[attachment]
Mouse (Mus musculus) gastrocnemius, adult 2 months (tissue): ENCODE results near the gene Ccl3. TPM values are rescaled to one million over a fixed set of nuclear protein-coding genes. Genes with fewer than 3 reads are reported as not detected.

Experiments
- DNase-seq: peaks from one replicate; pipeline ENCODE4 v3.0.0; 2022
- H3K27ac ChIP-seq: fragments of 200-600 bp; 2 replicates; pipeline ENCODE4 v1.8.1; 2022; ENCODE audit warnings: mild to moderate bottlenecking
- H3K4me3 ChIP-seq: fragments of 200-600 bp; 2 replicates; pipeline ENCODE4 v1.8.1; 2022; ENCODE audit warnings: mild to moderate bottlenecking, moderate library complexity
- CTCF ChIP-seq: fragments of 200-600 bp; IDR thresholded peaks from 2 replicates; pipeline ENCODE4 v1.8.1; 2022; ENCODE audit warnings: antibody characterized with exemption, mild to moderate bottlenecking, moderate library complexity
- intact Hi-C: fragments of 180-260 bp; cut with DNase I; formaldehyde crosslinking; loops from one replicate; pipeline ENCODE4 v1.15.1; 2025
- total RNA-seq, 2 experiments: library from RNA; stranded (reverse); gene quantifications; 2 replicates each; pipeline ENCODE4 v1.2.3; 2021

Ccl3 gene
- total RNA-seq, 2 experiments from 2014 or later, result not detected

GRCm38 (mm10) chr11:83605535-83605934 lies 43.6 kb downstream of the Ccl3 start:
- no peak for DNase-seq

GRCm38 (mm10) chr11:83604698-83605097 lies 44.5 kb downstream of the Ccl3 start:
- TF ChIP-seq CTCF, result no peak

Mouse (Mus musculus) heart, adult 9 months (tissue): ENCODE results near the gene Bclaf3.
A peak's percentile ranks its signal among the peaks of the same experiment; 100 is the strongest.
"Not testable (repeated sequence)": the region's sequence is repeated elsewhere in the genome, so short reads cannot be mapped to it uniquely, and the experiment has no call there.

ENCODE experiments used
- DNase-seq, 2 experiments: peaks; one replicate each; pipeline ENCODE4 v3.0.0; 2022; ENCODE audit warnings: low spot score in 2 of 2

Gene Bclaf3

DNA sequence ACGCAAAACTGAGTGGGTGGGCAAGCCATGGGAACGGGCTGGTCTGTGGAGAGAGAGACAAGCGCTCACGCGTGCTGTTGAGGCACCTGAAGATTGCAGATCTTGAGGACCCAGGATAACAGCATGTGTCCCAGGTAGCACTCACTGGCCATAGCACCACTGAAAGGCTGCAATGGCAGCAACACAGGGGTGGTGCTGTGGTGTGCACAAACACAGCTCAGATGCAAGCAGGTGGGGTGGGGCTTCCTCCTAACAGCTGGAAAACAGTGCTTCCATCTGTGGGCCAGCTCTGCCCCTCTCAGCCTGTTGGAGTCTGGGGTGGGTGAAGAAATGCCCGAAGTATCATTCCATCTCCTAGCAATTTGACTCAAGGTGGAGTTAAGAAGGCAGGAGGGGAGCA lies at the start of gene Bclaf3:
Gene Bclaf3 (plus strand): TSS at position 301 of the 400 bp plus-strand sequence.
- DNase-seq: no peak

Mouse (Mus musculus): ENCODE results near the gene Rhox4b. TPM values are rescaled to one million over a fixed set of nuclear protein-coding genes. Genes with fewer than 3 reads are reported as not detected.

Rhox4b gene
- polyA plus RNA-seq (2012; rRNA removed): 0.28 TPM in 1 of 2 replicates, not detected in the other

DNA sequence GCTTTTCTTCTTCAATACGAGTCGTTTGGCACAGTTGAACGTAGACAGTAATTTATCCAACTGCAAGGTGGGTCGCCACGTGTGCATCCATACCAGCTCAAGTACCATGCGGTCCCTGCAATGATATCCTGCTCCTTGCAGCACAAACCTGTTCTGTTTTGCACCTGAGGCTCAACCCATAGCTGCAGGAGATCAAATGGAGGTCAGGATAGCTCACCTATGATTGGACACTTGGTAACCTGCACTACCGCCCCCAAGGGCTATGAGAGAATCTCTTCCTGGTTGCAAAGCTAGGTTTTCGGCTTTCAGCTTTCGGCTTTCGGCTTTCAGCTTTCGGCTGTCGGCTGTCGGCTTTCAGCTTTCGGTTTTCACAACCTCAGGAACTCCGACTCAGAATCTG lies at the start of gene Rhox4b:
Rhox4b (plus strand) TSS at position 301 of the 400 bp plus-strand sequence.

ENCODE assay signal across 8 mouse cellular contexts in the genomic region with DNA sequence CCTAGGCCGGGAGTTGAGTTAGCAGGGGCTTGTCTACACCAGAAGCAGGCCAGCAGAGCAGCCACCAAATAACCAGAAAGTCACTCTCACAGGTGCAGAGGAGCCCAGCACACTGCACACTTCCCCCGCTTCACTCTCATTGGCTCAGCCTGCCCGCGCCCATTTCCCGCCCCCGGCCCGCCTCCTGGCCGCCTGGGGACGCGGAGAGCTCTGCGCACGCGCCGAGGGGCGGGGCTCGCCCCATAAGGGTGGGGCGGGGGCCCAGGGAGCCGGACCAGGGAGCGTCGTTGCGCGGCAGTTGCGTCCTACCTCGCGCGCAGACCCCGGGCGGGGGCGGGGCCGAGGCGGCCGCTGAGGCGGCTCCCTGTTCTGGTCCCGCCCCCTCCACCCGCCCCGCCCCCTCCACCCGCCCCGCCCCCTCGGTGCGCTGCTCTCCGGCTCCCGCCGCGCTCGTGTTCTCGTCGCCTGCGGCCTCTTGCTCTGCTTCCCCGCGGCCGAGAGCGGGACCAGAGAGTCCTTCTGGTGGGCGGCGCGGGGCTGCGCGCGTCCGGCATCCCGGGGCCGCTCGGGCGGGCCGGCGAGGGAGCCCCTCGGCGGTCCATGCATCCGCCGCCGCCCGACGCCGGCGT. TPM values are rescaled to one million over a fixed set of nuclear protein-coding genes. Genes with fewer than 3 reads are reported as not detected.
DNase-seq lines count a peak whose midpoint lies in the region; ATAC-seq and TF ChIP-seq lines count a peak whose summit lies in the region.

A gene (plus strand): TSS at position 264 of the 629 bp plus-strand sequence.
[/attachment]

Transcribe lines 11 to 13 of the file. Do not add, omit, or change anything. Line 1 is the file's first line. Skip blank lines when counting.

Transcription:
GRCm38 (mm10) chr11:83605535-83605934 lies 43.6 kb downstream of the Ccl3 start:
- no peak for DNase-seq

GRCm38 (mm10) chr11:83604698-83605097 lies 44.5 kb downstream of the Ccl3 start: